Despite the dangers in their beliefs, the salon became famous throughout Europe. David Hume, who arrived in Paris in 1763 to take up assignment as embassy secretary, was well known for his six volume "History of England". This was seen as daring, as it would have been impossible to write such a work on French history. He was feted, as all Paris scrambled to meet him. Diderot and Holbach (by now, Rousseau had fallen out with a previous friends, as he would also fall out later with Hume), spoke excellent English. They attracted Hume to their salon, as they did other international visitors, including the actor David Garrick and the Italian Cesare Becccaria, who opposed the death penalty.

These were heady times and the group were attacking religion, were against slavery, calling for better education for girls and suggesting that humans were oppressed by religion and should be looking at The Pursuit of Happiness. However, despite all the ideas and philosophy in this book, it is really the human story of a group of men and their lives. About their relationships and the arguments between them and Rousseau, who had become a successful author in his own right and who felt persecuted. Rousseau also successfully combined sentiment with a philosophical defence of religion, which was more acceptable to the majority of people. Also, the whole group were looked on from exile, by Voltaire, afraid that his position was being usurped.

The events and circumstances were against these men, and their ideas. Yet, still they flourished and their ideas could not be repressed. These group of men were advocating ideas that were totally unacceptable at that time - they supported the American revolution and concluded sometimes that only a revolution could rid oppressed people of violence from above. Paris would see that revolution and some of the ideas which led to it, certainly emerged from the salon of Baron d'Holbach, although ultimately they were rejected by Robespierre as being too dangerous. The people who believed that freedom would come when the last King had been strangled by the last Priest's entrails, were rejected in favour of their rival Rousseau. Yet, no group of people had done so much to change the society's way of thinking and, at one time, they were the centre of the intellectual elite. Fascinating read and I thoroughly enjoyed it. As a last comment, I read the kindle edition of this book and it contained illustrations.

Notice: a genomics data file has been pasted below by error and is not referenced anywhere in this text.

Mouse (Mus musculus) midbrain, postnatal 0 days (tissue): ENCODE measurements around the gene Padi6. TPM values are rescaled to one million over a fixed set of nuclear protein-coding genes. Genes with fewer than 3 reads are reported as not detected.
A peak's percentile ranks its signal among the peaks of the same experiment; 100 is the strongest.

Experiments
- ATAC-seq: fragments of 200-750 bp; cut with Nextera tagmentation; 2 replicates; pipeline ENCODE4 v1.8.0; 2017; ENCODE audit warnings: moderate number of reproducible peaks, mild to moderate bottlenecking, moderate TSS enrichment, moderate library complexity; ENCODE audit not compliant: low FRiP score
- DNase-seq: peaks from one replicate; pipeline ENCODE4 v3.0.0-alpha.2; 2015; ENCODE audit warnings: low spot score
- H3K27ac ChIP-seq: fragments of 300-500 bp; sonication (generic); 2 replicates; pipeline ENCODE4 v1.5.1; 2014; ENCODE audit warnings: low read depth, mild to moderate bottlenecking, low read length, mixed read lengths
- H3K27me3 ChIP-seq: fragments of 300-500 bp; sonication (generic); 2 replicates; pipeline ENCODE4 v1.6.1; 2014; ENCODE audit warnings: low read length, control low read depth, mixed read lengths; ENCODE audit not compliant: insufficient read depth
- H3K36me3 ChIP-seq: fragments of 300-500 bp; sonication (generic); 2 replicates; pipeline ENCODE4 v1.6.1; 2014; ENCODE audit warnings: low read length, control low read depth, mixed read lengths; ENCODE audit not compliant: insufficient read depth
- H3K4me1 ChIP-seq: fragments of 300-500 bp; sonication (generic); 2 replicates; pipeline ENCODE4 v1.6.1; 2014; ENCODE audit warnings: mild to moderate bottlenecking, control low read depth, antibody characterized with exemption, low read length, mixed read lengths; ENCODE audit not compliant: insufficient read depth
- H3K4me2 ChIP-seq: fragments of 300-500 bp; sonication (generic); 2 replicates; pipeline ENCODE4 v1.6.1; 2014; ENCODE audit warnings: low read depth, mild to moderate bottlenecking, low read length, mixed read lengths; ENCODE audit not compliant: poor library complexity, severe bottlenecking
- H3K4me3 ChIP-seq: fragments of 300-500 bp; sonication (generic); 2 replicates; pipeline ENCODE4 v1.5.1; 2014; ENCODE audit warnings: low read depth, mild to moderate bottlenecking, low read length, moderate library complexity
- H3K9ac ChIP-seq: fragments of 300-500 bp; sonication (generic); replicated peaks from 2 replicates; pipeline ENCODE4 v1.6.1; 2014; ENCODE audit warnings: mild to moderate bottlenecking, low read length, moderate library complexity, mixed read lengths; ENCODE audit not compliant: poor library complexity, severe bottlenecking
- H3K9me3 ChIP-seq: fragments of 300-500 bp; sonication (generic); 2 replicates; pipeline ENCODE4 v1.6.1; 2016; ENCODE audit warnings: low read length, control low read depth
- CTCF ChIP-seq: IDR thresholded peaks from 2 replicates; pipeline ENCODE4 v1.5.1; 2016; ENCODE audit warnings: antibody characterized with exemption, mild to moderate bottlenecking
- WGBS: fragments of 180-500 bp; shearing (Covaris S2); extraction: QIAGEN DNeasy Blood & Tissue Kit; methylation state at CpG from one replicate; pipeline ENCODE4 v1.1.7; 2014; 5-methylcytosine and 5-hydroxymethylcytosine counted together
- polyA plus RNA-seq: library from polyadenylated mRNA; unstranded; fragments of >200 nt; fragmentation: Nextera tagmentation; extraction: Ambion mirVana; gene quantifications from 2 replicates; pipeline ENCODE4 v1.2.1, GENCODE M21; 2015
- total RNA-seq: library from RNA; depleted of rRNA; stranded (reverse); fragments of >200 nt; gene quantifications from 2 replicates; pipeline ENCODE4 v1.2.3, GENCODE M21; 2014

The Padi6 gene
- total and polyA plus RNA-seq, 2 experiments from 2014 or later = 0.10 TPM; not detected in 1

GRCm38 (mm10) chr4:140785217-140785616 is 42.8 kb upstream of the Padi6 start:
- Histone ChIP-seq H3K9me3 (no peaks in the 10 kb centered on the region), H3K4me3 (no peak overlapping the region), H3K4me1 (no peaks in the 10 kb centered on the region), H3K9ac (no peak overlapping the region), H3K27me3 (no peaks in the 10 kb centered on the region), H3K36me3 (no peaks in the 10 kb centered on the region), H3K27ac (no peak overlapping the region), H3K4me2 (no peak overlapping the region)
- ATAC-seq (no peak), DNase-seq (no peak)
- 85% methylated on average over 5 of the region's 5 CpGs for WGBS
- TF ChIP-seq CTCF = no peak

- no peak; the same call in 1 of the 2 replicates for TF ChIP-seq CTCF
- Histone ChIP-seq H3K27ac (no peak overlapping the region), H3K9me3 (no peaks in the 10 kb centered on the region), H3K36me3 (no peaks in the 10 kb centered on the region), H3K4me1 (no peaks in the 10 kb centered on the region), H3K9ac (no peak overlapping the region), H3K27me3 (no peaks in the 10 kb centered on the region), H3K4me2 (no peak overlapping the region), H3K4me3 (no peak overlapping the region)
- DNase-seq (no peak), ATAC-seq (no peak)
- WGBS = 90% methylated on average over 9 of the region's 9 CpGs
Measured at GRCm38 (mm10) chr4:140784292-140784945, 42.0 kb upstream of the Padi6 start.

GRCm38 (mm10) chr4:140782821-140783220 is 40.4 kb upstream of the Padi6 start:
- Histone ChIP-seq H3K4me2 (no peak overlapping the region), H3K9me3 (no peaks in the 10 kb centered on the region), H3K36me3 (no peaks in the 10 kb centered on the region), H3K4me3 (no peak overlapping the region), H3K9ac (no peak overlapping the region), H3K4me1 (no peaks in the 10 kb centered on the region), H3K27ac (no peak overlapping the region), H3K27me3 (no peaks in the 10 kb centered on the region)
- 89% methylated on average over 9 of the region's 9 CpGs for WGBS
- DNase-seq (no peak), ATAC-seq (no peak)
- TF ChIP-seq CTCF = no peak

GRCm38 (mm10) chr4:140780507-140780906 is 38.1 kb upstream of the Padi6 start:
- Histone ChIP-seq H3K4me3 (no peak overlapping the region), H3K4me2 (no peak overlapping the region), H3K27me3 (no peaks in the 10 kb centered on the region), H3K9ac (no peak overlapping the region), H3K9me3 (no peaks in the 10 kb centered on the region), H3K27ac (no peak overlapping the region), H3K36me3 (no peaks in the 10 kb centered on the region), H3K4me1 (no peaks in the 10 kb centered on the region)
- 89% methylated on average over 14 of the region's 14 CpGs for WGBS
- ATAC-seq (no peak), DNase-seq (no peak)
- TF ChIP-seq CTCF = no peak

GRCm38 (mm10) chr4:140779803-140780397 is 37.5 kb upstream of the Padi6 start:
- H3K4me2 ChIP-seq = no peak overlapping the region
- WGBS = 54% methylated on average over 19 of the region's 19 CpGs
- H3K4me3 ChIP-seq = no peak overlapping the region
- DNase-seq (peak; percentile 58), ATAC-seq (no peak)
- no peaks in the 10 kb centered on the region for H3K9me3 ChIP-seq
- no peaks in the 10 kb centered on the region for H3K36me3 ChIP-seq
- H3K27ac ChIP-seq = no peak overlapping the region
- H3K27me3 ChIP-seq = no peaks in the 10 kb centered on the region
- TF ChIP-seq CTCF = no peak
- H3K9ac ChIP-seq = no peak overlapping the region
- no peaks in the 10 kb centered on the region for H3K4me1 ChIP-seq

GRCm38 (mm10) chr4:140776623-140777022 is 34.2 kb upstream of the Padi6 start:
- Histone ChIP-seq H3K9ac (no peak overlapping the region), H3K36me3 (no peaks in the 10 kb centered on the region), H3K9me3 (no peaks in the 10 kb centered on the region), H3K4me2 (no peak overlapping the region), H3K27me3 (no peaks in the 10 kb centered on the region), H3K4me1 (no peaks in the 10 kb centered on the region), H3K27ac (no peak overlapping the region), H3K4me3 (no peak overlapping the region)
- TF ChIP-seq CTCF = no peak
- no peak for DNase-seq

4.0 out of 5 stars I love Diderot 19 Nov 2013
By Howard R. Seccombe - Published on Amazon.com
Format:Kindle Edition|Verified Purchase
Excellent, readable book on the philosophes of the mid-18th century, with key figures Voltaire, Rousseau and the circle including Diderot and Holbach. Brought to life their philosophies and writings and the sort of people they were. A major theme is the way in which Voltaire won the contest for respectability, with Rousseau also very prominent, while the Diderot–Holbach circle is unfairly underrated, even today. So there is an imbalance to be corrected.
Were these reviews helpful?   Let us know
Search Customer Reviews
Only search this product's reviews

Customer Discussions

This product's forum
Discussion Replies Latest Post
No discussions yet

Ask questions, Share opinions, Gain insight
Start a new discussion
Topic:
First post:
Prompts for sign-in
 

Search Customer Discussions
Search all Amazon discussions
   


Look for similar items by category